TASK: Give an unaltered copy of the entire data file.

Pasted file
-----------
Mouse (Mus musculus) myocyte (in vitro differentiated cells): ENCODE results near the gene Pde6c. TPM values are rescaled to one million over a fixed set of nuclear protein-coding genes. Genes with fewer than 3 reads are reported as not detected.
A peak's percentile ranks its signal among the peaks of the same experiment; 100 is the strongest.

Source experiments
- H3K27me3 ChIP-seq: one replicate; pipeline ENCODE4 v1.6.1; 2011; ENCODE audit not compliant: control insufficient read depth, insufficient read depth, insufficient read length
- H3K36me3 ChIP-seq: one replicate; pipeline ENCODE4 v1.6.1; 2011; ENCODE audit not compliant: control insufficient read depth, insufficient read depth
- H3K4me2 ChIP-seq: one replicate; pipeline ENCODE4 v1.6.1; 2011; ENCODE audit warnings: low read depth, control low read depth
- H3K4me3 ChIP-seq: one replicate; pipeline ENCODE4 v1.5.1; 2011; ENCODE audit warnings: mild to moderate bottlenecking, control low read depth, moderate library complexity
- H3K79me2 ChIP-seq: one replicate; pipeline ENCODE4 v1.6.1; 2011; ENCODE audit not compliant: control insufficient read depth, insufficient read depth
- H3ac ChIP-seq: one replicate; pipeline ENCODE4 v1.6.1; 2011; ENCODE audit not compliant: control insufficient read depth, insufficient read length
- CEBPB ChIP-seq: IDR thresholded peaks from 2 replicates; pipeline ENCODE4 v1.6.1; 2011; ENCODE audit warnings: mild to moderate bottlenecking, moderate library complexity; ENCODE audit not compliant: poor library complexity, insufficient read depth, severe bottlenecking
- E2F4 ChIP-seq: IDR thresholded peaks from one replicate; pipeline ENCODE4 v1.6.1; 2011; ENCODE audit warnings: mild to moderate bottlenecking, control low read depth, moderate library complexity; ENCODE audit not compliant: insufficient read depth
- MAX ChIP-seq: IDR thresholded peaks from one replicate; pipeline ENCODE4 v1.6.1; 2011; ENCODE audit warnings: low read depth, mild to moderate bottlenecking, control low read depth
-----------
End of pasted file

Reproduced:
Mouse (Mus musculus) myocyte (in vitro differentiated cells): ENCODE results near the gene Pde6c. TPM values are rescaled to one million over a fixed set of nuclear protein-coding genes. Genes with fewer than 3 reads are reported as not detected.
A peak's percentile ranks its signal among the peaks of the same experiment; 100 is the strongest.

Source experiments
- H3K27me3 ChIP-seq: one replicate; pipeline ENCODE4 v1.6.1; 2011; ENCODE audit not compliant: control insufficient read depth, insufficient read depth, insufficient read length
- H3K36me3 ChIP-seq: one replicate; pipeline ENCODE4 v1.6.1; 2011; ENCODE audit not compliant: control insufficient read depth, insufficient read depth
- H3K4me2 ChIP-seq: one replicate; pipeline ENCODE4 v1.6.1; 2011; ENCODE audit warnings: low read depth, control low read depth
- H3K4me3 ChIP-seq: one replicate; pipeline ENCODE4 v1.5.1; 2011; ENCODE audit warnings: mild to moderate bottlenecking, control low read depth, moderate library complexity
- H3K79me2 ChIP-seq: one replicate; pipeline ENCODE4 v1.6.1; 2011; ENCODE audit not compliant: control insufficient read depth, insufficient read depth
- H3ac ChIP-seq: one replicate; pipeline ENCODE4 v1.6.1; 2011; ENCODE audit not compliant: control insufficient read depth, insufficient read length
- CEBPB ChIP-seq: IDR thresholded peaks from 2 replicates; pipeline ENCODE4 v1.6.1; 2011; ENCODE audit warnings: mild to moderate bottlenecking, moderate library complexity; ENCODE audit not compliant: poor library complexity, insufficient read depth, severe bottlenecking
- E2F4 ChIP-seq: IDR thresholded peaks from one replicate; pipeline ENCODE4 v1.6.1; 2011; ENCODE audit warnings: mild to moderate bottlenecking, control low read depth, moderate library complexity; ENCODE audit not compliant: insufficient read depth
- MAX ChIP-seq: IDR thresholded peaks from one replicate; pipeline ENCODE4 v1.6.1; 2011; ENCODE audit warnings: low read depth, mild to moderate bottlenecking, control low read depth